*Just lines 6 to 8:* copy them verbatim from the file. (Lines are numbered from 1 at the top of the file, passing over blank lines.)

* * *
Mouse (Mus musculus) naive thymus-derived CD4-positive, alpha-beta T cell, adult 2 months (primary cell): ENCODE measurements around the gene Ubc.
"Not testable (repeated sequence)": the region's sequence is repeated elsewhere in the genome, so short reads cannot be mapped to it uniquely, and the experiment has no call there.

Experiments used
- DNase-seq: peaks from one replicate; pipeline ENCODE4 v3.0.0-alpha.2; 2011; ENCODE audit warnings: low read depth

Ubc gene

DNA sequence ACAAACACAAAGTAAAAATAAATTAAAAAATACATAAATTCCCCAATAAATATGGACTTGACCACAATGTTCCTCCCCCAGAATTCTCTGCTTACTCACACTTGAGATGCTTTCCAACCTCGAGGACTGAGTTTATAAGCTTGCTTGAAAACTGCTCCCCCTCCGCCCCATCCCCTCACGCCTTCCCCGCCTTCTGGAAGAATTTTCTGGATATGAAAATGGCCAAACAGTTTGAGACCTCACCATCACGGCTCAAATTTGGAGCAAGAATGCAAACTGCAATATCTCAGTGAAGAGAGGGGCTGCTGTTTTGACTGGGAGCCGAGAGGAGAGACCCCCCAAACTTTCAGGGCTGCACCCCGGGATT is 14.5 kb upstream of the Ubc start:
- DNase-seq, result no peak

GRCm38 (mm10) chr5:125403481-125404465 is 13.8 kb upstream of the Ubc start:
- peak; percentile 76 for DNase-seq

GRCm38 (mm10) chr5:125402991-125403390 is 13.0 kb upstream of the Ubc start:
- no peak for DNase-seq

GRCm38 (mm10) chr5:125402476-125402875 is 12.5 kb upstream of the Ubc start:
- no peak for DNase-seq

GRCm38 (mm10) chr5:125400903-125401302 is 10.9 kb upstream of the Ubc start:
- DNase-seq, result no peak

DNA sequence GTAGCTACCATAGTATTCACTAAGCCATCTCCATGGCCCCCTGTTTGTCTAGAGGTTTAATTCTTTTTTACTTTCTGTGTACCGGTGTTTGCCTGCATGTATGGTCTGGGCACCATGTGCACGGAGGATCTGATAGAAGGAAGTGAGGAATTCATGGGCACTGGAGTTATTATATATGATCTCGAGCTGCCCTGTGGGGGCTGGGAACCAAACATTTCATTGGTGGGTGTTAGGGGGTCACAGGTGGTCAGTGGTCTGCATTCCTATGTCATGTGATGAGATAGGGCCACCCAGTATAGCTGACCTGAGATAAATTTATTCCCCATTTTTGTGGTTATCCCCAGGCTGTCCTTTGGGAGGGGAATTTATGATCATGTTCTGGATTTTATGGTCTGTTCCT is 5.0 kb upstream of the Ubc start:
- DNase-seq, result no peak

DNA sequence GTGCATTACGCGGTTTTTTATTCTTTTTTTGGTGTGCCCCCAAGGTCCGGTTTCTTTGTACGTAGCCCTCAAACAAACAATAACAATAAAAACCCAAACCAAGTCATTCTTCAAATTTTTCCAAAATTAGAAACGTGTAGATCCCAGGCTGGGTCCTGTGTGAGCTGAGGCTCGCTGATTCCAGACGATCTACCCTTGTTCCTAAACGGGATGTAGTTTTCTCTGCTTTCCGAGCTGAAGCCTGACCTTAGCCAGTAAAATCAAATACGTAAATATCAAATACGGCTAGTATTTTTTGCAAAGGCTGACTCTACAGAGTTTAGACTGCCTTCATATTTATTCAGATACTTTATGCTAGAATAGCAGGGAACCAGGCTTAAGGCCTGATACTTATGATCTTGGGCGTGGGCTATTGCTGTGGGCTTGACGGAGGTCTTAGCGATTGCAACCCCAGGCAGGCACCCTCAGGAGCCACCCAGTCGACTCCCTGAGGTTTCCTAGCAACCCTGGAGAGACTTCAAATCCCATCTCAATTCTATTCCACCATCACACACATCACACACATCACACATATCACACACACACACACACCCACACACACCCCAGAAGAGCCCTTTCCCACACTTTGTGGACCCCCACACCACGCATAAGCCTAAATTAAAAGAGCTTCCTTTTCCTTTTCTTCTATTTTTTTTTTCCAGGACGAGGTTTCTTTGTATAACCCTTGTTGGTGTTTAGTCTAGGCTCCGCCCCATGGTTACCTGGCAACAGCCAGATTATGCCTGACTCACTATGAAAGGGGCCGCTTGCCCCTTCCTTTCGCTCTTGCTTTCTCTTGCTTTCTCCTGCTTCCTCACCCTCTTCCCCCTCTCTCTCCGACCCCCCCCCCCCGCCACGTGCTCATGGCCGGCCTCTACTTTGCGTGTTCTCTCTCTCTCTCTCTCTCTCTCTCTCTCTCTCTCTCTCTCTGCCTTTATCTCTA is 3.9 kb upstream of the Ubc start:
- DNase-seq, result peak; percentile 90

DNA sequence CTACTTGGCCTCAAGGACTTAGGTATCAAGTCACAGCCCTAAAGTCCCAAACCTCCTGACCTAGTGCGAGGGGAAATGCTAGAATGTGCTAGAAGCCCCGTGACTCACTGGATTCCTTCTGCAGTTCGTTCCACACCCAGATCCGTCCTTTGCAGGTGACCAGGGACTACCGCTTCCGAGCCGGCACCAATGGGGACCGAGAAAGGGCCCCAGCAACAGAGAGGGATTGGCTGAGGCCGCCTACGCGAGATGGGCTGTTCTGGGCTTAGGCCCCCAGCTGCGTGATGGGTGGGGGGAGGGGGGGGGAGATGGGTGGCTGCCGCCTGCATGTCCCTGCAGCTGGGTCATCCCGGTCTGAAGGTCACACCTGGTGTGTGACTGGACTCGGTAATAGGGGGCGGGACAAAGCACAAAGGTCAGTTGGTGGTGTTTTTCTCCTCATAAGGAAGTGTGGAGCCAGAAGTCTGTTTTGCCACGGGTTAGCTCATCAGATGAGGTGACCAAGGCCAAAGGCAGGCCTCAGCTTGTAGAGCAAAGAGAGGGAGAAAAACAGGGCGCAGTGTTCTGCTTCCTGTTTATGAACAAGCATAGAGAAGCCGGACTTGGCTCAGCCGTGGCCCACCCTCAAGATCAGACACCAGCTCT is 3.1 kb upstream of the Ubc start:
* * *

DNA sequence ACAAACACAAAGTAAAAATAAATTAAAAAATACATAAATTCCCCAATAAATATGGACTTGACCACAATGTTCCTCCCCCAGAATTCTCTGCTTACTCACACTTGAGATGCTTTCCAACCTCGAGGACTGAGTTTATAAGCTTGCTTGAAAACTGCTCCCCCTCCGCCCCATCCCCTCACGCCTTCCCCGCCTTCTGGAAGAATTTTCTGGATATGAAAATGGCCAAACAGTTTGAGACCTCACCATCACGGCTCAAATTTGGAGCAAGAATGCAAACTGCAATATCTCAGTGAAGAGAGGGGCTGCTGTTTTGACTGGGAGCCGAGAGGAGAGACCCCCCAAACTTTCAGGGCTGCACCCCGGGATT is 14.5 kb upstream of the Ubc start:
- DNase-seq, result no peak

GRCm38 (mm10) chr5:125403481-125404465 is 13.8 kb upstream of the Ubc start: